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Let $$\frac{dx}{dt}=\frac{1}{16}x(4-x)^2.$$ Solve for $x$ implicitly when $x(0)=3$.

Can anyone explain what this means or how to solve it. Thank you.

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Implicitly, you have already described what $x$ is. I think you seek an explicit solution. If you separate your variables, you get $$\frac{16\,dx}{x(4-x)^2}=dt$$ Partial fraction decomposition gives (steps left as a learning exercise) $$\frac{16}{x(4-x)^2}=- \frac{1}{x - 4} + \frac{4}{\left(x - 4\right)^{2}} + \frac{1}{x}$$ Then integrating these terms with respect to $x$ is simple (just $u$-sub with power rule and $\ln$), and integrating $dt$ is trivial. Solve for the constant of integration by subbing 0 for $t$ and 3 for $x$ since $x(0)=3$. I leave the details for you to do as a learning exercise.

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  • $\begingroup$ Thank you so much, it makes so much more sense now. $\endgroup$ – MANONMARS45 Oct 10 '18 at 23:42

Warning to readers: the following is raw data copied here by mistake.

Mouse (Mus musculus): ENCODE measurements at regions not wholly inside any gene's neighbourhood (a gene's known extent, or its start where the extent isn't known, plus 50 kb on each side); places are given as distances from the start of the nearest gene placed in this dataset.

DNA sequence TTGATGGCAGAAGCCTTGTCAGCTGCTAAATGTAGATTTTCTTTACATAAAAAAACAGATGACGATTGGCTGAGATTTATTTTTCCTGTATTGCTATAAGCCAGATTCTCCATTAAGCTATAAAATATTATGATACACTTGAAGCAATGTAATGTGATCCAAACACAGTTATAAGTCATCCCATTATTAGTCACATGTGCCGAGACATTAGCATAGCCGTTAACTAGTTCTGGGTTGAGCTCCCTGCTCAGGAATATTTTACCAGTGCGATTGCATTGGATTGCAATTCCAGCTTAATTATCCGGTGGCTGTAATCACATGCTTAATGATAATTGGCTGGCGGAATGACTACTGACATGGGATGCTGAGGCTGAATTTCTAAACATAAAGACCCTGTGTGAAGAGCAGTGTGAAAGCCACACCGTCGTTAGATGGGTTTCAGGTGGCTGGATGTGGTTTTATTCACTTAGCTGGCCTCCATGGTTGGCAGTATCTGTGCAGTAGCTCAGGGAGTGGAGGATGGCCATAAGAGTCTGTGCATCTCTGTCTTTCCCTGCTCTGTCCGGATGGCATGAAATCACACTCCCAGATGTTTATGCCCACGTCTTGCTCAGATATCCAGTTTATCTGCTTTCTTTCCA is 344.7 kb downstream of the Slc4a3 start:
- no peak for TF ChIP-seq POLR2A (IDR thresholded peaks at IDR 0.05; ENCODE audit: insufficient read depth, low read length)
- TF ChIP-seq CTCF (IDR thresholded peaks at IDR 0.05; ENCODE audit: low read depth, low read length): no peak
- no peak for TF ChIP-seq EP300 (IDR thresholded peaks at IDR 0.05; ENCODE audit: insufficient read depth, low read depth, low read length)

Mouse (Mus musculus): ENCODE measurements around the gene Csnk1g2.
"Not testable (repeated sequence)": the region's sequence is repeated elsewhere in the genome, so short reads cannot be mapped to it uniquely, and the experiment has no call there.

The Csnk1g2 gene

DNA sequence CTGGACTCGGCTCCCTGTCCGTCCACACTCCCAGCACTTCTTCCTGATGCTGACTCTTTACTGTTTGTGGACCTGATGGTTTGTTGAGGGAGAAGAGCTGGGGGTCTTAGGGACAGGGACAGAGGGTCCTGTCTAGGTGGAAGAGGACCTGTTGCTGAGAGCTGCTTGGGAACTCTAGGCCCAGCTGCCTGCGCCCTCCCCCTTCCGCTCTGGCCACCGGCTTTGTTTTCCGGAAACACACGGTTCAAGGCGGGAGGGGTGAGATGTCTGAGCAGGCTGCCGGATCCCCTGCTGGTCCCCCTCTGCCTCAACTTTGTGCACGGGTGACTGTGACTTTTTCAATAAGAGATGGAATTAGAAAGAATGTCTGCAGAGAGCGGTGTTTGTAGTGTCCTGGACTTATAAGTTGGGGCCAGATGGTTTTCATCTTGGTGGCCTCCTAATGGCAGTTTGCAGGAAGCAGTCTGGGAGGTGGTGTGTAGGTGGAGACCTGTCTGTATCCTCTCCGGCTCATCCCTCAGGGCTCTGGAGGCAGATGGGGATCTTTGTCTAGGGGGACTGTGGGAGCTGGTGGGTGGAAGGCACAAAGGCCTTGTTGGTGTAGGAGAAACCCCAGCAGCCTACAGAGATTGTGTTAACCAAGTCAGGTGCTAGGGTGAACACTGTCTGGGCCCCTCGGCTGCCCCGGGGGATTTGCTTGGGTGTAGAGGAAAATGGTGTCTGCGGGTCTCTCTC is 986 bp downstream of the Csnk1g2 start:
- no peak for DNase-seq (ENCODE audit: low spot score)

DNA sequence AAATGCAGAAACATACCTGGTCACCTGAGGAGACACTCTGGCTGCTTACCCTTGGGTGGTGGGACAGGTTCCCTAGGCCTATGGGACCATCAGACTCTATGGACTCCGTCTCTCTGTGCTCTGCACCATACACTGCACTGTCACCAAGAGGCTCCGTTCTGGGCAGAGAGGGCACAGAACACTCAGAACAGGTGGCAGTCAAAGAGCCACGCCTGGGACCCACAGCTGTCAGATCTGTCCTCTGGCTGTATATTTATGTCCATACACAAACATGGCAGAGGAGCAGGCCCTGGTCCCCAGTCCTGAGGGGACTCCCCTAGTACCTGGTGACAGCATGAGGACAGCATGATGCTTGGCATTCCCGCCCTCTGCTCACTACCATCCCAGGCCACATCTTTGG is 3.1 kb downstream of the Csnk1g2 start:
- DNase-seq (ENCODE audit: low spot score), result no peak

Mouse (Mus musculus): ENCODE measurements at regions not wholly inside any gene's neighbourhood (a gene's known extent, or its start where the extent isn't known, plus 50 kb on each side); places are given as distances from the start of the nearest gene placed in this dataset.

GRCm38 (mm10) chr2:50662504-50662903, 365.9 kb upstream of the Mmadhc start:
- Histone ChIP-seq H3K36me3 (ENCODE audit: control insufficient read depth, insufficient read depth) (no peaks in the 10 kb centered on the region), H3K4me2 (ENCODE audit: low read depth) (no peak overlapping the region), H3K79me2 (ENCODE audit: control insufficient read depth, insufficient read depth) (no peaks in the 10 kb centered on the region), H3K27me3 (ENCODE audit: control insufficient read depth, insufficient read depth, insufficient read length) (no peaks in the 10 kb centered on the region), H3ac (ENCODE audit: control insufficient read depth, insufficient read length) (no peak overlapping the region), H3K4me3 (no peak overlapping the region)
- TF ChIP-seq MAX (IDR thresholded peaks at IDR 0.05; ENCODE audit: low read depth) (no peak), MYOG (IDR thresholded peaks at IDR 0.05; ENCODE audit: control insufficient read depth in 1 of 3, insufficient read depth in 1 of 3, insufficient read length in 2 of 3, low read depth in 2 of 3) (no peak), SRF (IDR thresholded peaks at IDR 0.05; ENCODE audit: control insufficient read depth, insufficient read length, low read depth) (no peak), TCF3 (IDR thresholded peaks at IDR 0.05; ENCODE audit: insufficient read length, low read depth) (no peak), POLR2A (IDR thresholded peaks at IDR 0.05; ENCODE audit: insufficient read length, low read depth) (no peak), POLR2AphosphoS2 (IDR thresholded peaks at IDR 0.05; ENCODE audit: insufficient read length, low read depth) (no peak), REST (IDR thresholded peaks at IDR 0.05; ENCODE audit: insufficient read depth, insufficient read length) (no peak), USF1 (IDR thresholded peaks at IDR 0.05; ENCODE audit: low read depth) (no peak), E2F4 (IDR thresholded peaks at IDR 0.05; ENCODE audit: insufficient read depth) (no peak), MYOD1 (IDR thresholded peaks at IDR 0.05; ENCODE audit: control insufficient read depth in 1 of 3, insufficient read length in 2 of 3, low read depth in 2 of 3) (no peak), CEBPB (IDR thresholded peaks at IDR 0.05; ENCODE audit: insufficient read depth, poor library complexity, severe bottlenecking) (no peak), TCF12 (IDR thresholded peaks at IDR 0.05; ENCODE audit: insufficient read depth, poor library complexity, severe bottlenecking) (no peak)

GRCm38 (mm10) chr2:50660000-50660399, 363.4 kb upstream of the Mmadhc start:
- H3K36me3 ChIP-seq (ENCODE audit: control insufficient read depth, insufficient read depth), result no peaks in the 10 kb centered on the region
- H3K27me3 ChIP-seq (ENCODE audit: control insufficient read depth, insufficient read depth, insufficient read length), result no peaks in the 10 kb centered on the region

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The complete solution for $$\frac{dx}{dt}=\frac{1}{16}x(4-x)^2$$ with $x(0) = 3$ is seen by the following.

Using $$\frac{16}{x (x-4)^2} = \frac{4}{(x-4)^2} - \frac{1}{x-4} + \frac{1}{x} = \frac{d}{dx} \left( 1 + \ln\left(\frac{x}{x-4} \, e^{-x/(x-4)} \right) \right)$$ and $y \, e^{y} = q$ has the Lambert W-function solution $y = W(q)$, then:

\begin{align} \frac{dx}{dt} &= \frac{x(x-4)^2}{16} \\ \frac{16 \, dx}{x(x-4)^2} &= dt \\ \int \frac{16 \, dx}{x(x-4)^2} &= t + c_{0} \\ \ln\left(\frac{x}{x-4} \, e^{-x/(x-4)} \right) &= t - 1 + c_{0} \\ \frac{x}{x-4} \, e^{-x/(x-4)} &= c_{1} \, e^{t-1}. \end{align} Now use $x(0) = 3$ to obtain $c_{1} = - 3 \, e^{4}$ and \begin{align} - \frac{x}{x-4} \, e^{-x/(x-4)} &= 3 \, e^{t + 3} \\ - \frac{x}{x-4} &= W(3 \, e^{t+3}) \end{align} or $$x(t) = \frac{4 \, W(3 \, e^{t+3})}{1 + W(3 \, e^{t+3})}.$$

To check the boundary condition use $W(x \, e^{x}) = x$. This is used in the following way: $$x(0) = \frac{4 \, W(3 \, e^{3})}{1 + W(3 \, e^{3})} = \frac{4 \cdot 3}{1 + 3} = 3$$ as required.

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